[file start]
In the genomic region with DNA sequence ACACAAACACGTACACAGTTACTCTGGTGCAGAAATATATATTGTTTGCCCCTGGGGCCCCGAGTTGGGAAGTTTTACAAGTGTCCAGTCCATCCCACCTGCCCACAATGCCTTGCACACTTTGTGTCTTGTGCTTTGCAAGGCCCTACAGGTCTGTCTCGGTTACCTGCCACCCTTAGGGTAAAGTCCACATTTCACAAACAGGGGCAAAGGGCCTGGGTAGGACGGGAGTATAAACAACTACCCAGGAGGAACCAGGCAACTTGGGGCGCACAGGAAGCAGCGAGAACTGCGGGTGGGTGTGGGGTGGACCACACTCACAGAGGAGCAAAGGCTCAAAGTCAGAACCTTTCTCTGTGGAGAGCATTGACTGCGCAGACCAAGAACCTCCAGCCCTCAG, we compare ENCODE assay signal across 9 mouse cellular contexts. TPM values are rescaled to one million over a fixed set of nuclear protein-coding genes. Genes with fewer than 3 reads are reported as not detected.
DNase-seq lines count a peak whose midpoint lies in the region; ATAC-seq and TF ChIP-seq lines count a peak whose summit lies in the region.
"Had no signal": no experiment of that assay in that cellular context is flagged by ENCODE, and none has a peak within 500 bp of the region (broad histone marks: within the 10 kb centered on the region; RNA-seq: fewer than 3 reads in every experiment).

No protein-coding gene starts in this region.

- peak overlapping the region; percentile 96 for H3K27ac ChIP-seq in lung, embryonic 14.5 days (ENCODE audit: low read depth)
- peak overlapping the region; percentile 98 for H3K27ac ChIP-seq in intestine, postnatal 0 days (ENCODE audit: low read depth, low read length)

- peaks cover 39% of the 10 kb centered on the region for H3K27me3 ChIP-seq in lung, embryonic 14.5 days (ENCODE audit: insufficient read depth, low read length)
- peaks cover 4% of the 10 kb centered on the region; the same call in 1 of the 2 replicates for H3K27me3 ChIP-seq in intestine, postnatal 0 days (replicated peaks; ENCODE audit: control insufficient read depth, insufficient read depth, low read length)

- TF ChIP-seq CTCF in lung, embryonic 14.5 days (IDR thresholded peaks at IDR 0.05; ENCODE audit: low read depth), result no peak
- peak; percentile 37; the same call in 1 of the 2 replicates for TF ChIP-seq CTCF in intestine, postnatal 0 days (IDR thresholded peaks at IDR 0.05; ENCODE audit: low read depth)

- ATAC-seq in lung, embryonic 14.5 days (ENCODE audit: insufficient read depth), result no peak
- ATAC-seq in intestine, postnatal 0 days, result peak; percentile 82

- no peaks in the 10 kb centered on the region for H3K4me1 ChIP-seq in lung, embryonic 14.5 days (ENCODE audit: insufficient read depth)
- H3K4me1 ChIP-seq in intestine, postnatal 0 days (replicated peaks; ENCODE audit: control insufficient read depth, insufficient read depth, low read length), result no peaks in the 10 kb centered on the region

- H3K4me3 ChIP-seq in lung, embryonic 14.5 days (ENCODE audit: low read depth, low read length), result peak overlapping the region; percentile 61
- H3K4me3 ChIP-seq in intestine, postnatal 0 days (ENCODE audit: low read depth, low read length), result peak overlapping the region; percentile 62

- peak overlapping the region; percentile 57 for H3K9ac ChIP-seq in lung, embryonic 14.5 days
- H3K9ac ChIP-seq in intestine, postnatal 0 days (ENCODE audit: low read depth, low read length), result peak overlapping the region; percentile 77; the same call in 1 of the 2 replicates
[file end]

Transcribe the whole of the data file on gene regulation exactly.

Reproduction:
In the genomic region with DNA sequence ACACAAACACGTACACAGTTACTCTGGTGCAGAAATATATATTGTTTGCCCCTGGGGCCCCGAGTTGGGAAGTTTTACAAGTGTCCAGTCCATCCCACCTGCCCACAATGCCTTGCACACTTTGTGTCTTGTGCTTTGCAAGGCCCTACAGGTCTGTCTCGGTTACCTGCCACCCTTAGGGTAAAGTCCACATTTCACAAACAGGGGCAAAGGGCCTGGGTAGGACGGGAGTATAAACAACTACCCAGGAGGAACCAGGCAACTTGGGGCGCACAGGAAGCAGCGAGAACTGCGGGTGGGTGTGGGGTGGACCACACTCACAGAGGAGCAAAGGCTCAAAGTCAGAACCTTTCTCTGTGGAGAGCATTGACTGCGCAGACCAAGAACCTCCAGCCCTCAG, we compare ENCODE assay signal across 9 mouse cellular contexts. TPM values are rescaled to one million over a fixed set of nuclear protein-coding genes. Genes with fewer than 3 reads are reported as not detected.
DNase-seq lines count a peak whose midpoint lies in the region; ATAC-seq and TF ChIP-seq lines count a peak whose summit lies in the region.
"Had no signal": no experiment of that assay in that cellular context is flagged by ENCODE, and none has a peak within 500 bp of the region (broad histone marks: within the 10 kb centered on the region; RNA-seq: fewer than 3 reads in every experiment).

No protein-coding gene starts in this region.

- peak overlapping the region; percentile 96 for H3K27ac ChIP-seq in lung, embryonic 14.5 days (ENCODE audit: low read depth)
- peak overlapping the region; percentile 98 for H3K27ac ChIP-seq in intestine, postnatal 0 days (ENCODE audit: low read depth, low read length)

- peaks cover 39% of the 10 kb centered on the region for H3K27me3 ChIP-seq in lung, embryonic 14.5 days (ENCODE audit: insufficient read depth, low read length)
- peaks cover 4% of the 10 kb centered on the region; the same call in 1 of the 2 replicates for H3K27me3 ChIP-seq in intestine, postnatal 0 days (replicated peaks; ENCODE audit: control insufficient read depth, insufficient read depth, low read length)

- TF ChIP-seq CTCF in lung, embryonic 14.5 days (IDR thresholded peaks at IDR 0.05; ENCODE audit: low read depth), result no peak
- peak; percentile 37; the same call in 1 of the 2 replicates for TF ChIP-seq CTCF in intestine, postnatal 0 days (IDR thresholded peaks at IDR 0.05; ENCODE audit: low read depth)

- ATAC-seq in lung, embryonic 14.5 days (ENCODE audit: insufficient read depth), result no peak
- ATAC-seq in intestine, postnatal 0 days, result peak; percentile 82

- no peaks in the 10 kb centered on the region for H3K4me1 ChIP-seq in lung, embryonic 14.5 days (ENCODE audit: insufficient read depth)
- H3K4me1 ChIP-seq in intestine, postnatal 0 days (replicated peaks; ENCODE audit: control insufficient read depth, insufficient read depth, low read length), result no peaks in the 10 kb centered on the region

- H3K4me3 ChIP-seq in lung, embryonic 14.5 days (ENCODE audit: low read depth, low read length), result peak overlapping the region; percentile 61
- H3K4me3 ChIP-seq in intestine, postnatal 0 days (ENCODE audit: low read depth, low read length), result peak overlapping the region; percentile 62

- peak overlapping the region; percentile 57 for H3K9ac ChIP-seq in lung, embryonic 14.5 days
- H3K9ac ChIP-seq in intestine, postnatal 0 days (ENCODE audit: low read depth, low read length), result peak overlapping the region; percentile 77; the same call in 1 of the 2 replicates